As with the last book you need to think of the bigger picture. It may feel at points as though you’re simply reading a little anecdote from here or there. A faint reminisence of something from Jorg’s past. But this isn’t the case. The stories are, of course, all entertaining by themselves but this isn’t the overall intention so take note. Lawrence is the master of looking at the whole and nothing contained within these pages is unnecessary. Every word plays a part. Lawrence wrote a masterful story and then deconstructed it in such a way to make it both incredibly compelling and much more difficult to second guess than if it was told in a linear fashion. This may seem like a fairly simple plot device, or even like a lack of straightforwardness but for me it made all three books riveting. That’s not to say that I didn’t sometimes feel like growling when I was dragged away from the current story, just as it reached a critical scene, to be taken either backwards or forwards to another part of Jorg’s timeline. And yet, no matter how begrudgingly I might tear myself away before I knew it I was completely immersed in the new story which then seemed to gain equally compelling status. To be honest Jorg’s stories are gripping and in this final instalment we get to see so much more of his inner emotions. The more human side of him if you will. I’m not trying to say he’s become a bit of a simpering faint heart but he has developed. He longs for certain friendships, he doesn’t really love his wife but he cares for her in his own way, he’s scared to be a father. On the flip side of course, and just in case you’re getting all worried round about now, he’s still a raging psychopath who stabs and beheads people first and asks questions later. I’m not saying it’s big or clever but the way in which this is done never really gives you much sympathy for the victims because they’re frankly usually pretty horrendous and the sort who you can’t help thinking he’s doing his world a favour in getting rid of. Okay, there are a few victims who you have a degree of sympathy for, who are simply in the wrong place at the wrong time but I think Lawrence has a reason for all this. Put simply I love what Lawrence has done with all of these individual threads. Basically I think that in writing a character such as Jorg there are very few limits. He will do and say virtually anything and as a reader you’re never quite sure what to expect. You still hang on in there each time a new situation arises and foolishly expect Jorg to act in a typical fashion and of course he never does and this is his surprise. This must be such a liberating experience for the author.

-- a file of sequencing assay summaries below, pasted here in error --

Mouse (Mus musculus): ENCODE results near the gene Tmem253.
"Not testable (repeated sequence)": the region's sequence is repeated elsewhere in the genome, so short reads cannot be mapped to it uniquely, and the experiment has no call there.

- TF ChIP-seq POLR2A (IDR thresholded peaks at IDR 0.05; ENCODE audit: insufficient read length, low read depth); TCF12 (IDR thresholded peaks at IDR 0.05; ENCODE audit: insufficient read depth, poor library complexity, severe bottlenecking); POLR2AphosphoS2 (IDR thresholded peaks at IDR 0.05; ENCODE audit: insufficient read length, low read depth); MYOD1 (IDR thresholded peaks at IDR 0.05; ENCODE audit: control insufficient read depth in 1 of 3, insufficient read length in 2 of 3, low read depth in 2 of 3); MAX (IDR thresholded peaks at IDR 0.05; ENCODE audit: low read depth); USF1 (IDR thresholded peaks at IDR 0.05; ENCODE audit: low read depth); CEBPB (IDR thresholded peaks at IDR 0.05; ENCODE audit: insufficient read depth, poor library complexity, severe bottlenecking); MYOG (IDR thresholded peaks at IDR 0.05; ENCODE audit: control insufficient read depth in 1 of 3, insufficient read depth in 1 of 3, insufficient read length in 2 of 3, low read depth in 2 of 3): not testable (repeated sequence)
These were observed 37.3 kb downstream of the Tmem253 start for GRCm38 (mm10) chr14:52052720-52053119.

The other thing that I loved in this last instalment is the resolution and the coming together of the story in a way that leaves you no internal niggles. The answers to all the ‘whys’ and ‘wherefores’. Okay, I’m not talking about a straightforward show and tell here. But, as far as I’m concerned every piece slotted into place for the grand finale. Unlike that really annoying puzzle where you get to the end and there’s a piece missing, or, the bookshelf you’re putting up only to find you have a piece missing, or more worrying a few pieces left over. This all comes together like a symphony. Taken individually and the pieces might be pleasing to listen to, interesting or amusing even but put them all together, the full orchestra and now you’re listening to something amazing that will for a moment make you sit perfectly still and listen, take you some place else.
So, as a fairly brief synopsis we have a convergence of worlds here. As in previous worlds the veil between things living and dead has grown thin. The Dark King and his necromancers, also not content with their lot in life and equally as ambitious as Jorg, are crossing that veil. The other rulers are also all trying their hand for the ultimate prize. Jorg, blood thirsty and afraid of nothing is marching forward with his retinue and another faction, not previously acknowledged as a threat, now enter the fray – the ghosts of builders past. They’re all going to come together for an explosive ending. It’s a brave ending and I think it’s perfectly fitting not to mention has a couple of twists that I didn’t see until they were upon me. It’s obvious that ML had an amazing time writing this character and threw convention to the wind and it makes it a great reading experience. As a result Jorg is unlike any character I’ve ever read before. He’s terrible but in such a way that I still want to like him! That’s just so wrong isn’t it?
Be in no doubt though – there is violence here not to mention other scenes such as torture that some people may find uncomfortable to read. You’ve been warned.
End result. A great trilogy. Dark fantasy at it’s grimmest and an absolute must read.